Stress is the psychological perception of pressure, on the one hand, and the body’s response to it, on the other. Some stress is necessary, but it’s when it becomes debilitating that therapy can help. I use Mindfulness Based Cognitive Therapy techniques to help your stress become something that makes you stronger not vibrate with anxiety.

Stress at work, stress at home, stressful relationships, stressful decisions.

Your daily life has become a gigantic ball of stress and you have the aching neck, tired muscles, and headache to prove it.  The demands on your time keep increasing and invading every waking moment and you go to bed later and later each night. Your to do list is a mile long, you’re exhausted from taking care of everyone except yourself, and overwhelmed has become your state of being. Maybe your doctor has even told you to try mindfulness to reduce your stress and help lower your blood pressure. 

I can help you develop and follow through on a plan to reduce your stress level so you can improve your health and well-being, sleep better, and remove overwhelmed and exhausted from your day-to day vocabulary.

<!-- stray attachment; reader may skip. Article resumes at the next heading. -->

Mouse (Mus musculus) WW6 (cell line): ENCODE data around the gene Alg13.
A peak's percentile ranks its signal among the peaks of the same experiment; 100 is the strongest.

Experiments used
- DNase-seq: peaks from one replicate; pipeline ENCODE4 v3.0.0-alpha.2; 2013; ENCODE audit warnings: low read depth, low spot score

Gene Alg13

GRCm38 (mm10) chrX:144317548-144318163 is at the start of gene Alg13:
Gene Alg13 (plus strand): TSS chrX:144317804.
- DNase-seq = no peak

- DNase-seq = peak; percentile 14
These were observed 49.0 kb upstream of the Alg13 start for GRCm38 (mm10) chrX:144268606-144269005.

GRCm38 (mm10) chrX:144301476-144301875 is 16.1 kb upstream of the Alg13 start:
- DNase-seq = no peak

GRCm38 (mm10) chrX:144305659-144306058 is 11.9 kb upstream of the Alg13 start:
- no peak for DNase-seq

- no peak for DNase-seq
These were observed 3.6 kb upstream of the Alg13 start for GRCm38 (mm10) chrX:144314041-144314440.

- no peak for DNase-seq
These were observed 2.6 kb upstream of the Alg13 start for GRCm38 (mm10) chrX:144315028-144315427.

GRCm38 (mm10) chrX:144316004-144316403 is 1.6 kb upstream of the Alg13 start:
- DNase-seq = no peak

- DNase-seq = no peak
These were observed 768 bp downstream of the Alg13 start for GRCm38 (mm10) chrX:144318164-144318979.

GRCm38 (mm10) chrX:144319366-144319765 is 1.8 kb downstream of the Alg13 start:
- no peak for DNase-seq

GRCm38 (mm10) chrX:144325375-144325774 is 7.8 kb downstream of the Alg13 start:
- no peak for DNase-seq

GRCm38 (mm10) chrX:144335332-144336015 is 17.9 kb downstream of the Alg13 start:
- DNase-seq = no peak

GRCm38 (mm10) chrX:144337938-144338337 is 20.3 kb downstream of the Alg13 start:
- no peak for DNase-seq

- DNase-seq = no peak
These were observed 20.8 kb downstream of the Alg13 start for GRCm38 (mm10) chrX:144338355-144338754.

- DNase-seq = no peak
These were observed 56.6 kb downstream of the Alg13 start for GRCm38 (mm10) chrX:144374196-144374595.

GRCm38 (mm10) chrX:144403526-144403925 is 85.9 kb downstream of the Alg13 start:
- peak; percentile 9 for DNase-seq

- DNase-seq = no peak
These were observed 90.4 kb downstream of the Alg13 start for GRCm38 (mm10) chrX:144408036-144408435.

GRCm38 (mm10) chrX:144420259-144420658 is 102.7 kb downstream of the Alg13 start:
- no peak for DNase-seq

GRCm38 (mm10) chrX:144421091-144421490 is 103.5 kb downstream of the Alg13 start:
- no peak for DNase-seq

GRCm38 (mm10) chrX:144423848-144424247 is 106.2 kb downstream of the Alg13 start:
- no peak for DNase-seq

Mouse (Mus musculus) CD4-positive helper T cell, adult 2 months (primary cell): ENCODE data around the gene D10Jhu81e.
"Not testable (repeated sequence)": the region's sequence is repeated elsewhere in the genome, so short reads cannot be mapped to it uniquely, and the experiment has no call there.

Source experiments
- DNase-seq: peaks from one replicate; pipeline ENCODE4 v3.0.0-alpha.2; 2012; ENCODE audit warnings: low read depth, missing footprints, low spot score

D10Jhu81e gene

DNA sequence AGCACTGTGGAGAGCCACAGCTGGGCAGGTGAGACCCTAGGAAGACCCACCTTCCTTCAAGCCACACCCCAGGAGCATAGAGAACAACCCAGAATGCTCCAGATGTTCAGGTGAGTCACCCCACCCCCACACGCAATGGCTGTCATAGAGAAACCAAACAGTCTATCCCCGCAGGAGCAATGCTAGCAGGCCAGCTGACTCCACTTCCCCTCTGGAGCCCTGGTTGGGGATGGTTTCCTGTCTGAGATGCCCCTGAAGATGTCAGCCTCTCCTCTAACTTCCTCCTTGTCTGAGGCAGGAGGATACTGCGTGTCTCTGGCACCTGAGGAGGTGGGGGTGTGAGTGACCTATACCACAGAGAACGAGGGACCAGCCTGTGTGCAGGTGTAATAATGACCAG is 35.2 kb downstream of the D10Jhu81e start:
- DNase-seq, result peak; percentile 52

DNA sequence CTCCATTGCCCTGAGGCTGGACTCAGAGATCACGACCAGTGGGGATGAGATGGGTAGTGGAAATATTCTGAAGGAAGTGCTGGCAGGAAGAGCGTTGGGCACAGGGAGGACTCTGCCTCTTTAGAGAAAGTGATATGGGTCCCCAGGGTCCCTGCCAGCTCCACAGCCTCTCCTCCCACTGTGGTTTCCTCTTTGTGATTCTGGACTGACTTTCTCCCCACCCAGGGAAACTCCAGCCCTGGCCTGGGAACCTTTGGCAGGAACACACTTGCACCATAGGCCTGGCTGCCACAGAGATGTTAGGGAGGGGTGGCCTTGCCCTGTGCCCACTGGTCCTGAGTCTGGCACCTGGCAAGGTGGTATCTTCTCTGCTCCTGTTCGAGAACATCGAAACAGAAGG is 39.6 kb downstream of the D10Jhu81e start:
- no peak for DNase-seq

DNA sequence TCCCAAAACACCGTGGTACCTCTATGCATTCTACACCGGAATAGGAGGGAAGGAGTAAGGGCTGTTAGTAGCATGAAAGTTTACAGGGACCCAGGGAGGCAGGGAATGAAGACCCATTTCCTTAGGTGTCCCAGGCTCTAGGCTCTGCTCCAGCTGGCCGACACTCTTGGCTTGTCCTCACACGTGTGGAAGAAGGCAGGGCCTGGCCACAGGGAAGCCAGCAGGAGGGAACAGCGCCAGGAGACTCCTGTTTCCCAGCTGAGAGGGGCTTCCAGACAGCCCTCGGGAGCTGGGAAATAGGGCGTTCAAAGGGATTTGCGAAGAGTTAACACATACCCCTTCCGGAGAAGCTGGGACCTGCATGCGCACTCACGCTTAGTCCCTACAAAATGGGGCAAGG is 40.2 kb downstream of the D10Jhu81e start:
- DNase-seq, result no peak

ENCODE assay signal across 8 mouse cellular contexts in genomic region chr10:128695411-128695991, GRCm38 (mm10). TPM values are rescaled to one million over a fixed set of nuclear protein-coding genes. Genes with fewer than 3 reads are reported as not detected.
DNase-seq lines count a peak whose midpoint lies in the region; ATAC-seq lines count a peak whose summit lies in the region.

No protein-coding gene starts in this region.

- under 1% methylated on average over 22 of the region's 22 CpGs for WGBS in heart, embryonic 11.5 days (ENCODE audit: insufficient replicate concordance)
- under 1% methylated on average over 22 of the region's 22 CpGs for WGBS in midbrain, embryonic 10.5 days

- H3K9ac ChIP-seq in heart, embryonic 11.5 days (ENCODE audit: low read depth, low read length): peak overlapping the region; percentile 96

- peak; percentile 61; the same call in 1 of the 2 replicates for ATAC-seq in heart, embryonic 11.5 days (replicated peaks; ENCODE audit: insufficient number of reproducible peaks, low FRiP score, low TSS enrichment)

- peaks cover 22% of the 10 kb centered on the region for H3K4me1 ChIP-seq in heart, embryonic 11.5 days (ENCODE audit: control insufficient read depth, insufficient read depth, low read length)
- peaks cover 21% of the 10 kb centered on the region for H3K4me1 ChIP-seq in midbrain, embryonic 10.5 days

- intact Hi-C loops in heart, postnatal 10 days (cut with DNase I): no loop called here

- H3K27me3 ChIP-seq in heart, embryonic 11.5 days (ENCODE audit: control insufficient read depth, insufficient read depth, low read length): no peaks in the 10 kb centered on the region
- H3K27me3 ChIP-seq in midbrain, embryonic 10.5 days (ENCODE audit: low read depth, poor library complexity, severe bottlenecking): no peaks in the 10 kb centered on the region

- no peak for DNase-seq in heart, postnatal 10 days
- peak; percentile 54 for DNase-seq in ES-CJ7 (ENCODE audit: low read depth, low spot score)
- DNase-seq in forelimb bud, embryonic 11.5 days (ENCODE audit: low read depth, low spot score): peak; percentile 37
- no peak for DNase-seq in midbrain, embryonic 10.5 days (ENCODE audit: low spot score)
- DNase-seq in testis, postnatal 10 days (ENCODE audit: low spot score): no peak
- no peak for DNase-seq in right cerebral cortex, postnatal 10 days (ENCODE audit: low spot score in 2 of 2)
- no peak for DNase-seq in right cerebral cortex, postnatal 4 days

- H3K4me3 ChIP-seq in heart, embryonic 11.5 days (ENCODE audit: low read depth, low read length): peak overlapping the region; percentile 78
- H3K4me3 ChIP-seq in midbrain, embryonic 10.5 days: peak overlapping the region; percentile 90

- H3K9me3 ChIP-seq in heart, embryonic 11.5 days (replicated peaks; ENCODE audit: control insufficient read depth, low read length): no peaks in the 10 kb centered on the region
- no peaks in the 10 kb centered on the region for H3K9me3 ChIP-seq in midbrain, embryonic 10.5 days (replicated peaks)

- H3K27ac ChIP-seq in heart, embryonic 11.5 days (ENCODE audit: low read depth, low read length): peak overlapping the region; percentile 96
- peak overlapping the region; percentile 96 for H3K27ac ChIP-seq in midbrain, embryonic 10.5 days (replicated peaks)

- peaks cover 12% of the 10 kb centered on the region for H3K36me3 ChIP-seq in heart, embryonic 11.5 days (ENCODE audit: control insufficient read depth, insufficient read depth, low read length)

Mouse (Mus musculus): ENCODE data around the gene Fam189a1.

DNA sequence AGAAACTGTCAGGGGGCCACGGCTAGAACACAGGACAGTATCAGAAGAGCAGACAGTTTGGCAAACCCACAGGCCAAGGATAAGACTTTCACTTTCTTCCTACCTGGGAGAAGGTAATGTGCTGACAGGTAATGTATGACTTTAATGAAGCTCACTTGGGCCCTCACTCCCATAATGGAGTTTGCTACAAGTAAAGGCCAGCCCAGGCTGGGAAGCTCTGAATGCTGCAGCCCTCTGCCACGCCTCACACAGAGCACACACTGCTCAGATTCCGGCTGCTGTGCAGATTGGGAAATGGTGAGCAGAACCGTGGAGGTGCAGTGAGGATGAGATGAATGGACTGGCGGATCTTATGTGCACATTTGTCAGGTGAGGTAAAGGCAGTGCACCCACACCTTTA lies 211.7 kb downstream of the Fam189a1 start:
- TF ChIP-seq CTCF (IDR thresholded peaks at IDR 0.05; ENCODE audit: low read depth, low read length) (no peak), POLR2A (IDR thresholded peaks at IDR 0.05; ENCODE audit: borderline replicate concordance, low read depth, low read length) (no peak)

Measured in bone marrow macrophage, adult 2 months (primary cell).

What is mindfulness?

Mindfulness is the process of paying attention, in a particular way; On purpose, in the present moment; and non-judgmentally.
                                                                                          ~Jon Kabat-Zinn

Mindfulness has become quite the buzzword for lowering stress and anxiety, and for good reason. It is a natural, holistic, simple (not always easy!) way for us to learn to relate to ourselves and others in a way that often brings a sense of calm and wellbeing.  It doesn’t mean we have to sit on a cushion, with out arms outstretched, saying om to the universe.

What are mindful attitudes?

Mindful attitudes are ways we approach and treat ourselves, situations, and others.  They include: acceptance, curiosity, openness, kindness, compassion, gratitude, patience, and trust.

What are the benefits of mindfulness?

Mindfulness has been shown to have physical, cognitive, emotional, and relationship benefits such as more relaxed muscles, improvements in immune function, pain, sleep, memory, and focus.  It can protect against depression, lower anxiety and anger, and bring present moment awareness and kindness to interactions often resulting in the ability to be more responsive rather than reactive in our daily lives.